As we sit one year from the opening of the 2012 London Olympics, the preparations are well in hand. Facilities are said to be far ahead of schedule and the International Olympic Committee has been impressed by virtually everything surrounding London's readiness for the games.
But after last Friday’s attacks in Norway, thoughts immediately turned to security preparations at what is sure to be the biggest global event of next year. To that end, IOC president Jacques Rogge recently said London will be ready with a security force that is “very well trained and well prepared.”
The sports festival will reportedly have one of the largest security operations ever mounted. The British government plans to move the national terror threat level to "severe" during the two weeks of the games, which classifies a possible attack as highly likely. Every event will feature tight security, including airport-like screening at most venues. About 12,000 police officers will be on duty during each day of the games, in addition to 10,000 security guards. And organizers are expected to spend close to, or perhaps more than, $1 billion on security.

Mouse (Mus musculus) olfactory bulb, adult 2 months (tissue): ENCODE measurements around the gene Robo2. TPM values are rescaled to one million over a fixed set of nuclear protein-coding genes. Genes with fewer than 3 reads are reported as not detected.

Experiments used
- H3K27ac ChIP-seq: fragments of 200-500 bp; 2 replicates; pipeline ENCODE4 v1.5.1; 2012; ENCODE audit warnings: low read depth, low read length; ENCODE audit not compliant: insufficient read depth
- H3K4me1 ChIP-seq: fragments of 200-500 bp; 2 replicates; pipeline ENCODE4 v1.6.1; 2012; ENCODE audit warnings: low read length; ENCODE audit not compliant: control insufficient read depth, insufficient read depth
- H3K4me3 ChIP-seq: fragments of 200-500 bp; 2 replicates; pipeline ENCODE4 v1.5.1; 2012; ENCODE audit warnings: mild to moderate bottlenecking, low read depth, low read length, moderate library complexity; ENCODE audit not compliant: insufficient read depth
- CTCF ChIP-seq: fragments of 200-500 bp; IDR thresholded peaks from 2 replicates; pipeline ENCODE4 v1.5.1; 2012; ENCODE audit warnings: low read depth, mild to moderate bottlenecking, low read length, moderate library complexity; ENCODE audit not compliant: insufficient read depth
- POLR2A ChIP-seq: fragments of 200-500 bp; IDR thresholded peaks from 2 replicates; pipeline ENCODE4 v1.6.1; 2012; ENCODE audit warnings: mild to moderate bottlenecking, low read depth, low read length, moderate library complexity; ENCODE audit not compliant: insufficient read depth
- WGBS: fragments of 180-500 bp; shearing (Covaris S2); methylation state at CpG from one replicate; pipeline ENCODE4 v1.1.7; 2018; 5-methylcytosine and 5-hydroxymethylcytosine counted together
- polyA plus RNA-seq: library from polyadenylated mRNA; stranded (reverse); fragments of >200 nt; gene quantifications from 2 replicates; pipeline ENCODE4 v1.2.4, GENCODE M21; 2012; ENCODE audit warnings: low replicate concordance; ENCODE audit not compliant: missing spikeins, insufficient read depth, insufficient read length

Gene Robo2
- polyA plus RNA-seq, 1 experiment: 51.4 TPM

In addition to that huge budget, Britain also has phenomenal surveillance powers, as there are more than 4.3 million security cameras placed throughout the country. You can bet those cameras will have a heavy presence around Olympic Park.
Londoners still vividly remember July 7, 2005, when the largest terror attack in British history rocked the nation, killing 52 people just one day after the city was awarded the 2012 games.
A major part of the security effort next year will be based on intelligence, and British Olympics Minister Hugh Robertson has said the country is prepared for both coordinated and "lone wolf" attacks. A British security official also claims they've already seen chatter from terrorist groups regarding the 2012 games, but there has been nothing specific so far.
While organizers do not want security to become suffocating, they do want those attending the games to feel safe, thus allowing them to enjoy their surroundings. They say security will be tight but will not spoil the party atmosphere in town.
"We are very good at policing in a friendly and discrete way," organizing committee leader Sebastian Coe told the Associated Press.
RELATED: Is London ready for the Olympics?